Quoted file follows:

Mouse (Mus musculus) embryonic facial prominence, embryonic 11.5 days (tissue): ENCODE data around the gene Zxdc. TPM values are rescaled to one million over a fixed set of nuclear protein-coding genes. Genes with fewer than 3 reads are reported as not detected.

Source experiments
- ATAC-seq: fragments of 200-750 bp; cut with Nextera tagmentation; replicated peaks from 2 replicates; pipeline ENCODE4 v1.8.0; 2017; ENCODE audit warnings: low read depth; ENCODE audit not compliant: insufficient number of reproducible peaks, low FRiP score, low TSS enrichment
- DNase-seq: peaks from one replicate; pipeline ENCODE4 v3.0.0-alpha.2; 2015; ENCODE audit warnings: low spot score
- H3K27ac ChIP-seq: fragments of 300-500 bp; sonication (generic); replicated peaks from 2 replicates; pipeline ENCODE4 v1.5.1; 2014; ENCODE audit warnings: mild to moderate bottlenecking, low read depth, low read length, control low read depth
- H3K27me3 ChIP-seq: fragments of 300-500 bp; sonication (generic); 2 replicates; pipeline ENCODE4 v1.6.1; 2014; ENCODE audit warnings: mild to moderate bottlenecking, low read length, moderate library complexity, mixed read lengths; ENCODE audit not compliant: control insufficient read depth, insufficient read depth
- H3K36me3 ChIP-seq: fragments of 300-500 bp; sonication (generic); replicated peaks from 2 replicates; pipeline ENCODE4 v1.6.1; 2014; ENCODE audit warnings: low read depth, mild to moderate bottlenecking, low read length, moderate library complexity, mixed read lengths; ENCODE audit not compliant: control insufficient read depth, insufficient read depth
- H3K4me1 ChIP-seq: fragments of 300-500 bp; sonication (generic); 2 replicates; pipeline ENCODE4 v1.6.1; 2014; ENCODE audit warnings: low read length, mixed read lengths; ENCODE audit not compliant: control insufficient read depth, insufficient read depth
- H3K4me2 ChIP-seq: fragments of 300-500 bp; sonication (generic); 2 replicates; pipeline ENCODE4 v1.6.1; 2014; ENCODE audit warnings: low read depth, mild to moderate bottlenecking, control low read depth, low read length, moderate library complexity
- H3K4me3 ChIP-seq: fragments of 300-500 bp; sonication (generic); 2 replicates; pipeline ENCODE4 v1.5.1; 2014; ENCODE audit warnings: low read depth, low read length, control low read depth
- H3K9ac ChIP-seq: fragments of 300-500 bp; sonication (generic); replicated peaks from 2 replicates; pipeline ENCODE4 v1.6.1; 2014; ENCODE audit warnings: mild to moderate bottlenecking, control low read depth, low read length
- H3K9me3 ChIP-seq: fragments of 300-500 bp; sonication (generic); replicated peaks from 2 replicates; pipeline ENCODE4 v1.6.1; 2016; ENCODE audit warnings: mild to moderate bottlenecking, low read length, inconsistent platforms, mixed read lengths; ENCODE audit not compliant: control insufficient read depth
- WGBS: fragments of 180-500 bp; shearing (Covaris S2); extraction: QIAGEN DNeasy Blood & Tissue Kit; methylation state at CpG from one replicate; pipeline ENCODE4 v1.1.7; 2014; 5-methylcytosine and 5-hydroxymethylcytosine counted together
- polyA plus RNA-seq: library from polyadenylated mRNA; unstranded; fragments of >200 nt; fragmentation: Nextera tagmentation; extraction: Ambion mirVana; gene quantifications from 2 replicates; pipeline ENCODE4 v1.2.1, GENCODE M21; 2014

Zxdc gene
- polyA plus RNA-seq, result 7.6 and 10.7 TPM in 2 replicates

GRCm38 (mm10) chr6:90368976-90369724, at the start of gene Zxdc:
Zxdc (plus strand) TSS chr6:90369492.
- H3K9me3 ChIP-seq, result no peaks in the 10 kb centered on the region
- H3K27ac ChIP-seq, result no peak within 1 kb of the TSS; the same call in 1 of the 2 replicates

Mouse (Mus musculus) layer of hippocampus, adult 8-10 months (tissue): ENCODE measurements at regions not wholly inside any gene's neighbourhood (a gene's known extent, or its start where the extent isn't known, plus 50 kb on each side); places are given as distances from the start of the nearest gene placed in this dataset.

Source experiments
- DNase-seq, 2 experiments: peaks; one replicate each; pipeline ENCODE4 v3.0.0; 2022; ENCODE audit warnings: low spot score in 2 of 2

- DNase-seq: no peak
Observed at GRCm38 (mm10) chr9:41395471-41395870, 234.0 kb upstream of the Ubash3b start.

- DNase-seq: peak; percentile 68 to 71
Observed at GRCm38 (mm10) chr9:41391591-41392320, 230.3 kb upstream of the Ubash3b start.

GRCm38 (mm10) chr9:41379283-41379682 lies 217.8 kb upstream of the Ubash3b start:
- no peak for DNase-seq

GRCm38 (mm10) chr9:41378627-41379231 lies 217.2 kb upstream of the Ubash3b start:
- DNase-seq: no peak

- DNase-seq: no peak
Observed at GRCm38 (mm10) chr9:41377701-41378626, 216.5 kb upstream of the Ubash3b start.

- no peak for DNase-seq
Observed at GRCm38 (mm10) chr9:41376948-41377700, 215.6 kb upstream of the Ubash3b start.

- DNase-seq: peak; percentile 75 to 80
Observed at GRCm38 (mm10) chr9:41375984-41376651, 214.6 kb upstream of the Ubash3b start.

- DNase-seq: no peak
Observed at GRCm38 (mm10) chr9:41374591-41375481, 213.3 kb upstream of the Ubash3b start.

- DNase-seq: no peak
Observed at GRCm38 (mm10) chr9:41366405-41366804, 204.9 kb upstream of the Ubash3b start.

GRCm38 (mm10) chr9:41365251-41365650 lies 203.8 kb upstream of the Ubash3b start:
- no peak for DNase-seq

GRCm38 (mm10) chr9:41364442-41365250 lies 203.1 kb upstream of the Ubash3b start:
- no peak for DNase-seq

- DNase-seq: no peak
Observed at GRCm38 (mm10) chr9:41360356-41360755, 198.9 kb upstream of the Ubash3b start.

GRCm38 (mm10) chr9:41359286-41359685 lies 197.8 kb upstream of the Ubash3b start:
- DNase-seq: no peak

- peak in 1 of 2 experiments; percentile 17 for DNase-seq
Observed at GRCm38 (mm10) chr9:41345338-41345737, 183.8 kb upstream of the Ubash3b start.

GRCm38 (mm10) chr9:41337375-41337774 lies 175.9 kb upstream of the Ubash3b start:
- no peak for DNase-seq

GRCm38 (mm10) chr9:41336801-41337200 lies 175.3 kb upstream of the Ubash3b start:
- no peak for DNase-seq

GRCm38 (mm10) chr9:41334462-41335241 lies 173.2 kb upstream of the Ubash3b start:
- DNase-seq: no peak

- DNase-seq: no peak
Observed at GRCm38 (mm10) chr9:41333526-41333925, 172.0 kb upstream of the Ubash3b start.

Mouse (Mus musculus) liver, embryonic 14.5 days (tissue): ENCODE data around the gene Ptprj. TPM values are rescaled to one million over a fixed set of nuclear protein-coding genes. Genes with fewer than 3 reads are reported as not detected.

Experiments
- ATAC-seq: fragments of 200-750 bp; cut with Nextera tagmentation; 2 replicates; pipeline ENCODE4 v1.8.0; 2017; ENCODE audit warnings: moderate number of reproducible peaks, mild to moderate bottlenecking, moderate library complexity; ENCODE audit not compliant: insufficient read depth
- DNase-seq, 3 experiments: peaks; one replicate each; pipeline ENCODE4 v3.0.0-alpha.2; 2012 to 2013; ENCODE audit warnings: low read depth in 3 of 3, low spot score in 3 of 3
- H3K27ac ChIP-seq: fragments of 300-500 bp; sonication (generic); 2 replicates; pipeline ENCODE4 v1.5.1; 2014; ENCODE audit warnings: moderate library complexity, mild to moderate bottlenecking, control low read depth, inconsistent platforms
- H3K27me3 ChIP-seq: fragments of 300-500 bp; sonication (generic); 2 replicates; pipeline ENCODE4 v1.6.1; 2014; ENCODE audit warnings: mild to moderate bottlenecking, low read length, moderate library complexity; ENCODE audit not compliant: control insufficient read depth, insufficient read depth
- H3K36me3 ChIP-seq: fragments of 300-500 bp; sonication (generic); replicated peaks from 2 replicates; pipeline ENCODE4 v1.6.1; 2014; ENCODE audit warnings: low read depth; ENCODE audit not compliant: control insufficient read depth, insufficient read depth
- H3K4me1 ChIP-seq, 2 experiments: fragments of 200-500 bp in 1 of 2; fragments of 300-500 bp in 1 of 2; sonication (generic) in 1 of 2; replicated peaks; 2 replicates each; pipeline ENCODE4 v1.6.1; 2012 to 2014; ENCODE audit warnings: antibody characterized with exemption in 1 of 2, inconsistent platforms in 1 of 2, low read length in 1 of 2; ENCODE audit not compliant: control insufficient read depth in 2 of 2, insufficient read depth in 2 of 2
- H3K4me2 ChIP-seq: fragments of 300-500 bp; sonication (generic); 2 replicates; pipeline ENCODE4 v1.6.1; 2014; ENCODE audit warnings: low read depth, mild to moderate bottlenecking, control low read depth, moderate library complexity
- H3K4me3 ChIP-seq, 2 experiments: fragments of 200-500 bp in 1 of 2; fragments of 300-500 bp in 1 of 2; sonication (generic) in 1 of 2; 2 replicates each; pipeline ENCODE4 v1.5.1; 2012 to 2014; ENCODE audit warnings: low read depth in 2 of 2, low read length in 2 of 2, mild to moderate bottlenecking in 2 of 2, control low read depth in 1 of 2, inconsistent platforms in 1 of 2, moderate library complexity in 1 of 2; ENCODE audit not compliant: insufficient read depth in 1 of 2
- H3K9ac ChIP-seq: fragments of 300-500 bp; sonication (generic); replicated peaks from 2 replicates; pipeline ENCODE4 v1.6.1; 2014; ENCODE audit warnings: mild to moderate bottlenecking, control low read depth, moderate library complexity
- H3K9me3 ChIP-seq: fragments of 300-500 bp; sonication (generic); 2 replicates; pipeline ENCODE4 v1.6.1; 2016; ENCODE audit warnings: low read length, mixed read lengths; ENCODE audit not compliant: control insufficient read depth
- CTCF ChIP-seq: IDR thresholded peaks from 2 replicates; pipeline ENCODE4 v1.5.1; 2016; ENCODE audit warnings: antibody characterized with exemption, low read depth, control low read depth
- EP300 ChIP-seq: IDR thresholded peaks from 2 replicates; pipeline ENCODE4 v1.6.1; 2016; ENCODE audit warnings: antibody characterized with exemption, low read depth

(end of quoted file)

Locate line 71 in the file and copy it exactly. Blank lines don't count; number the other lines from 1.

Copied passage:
- H3K9me3 ChIP-seq: fragments of 300-500 bp; sonication (generic); 2 replicates; pipeline ENCODE4 v1.6.1; 2016; ENCODE audit warnings: low read length, mixed read lengths; ENCODE audit not compliant: control insufficient read depth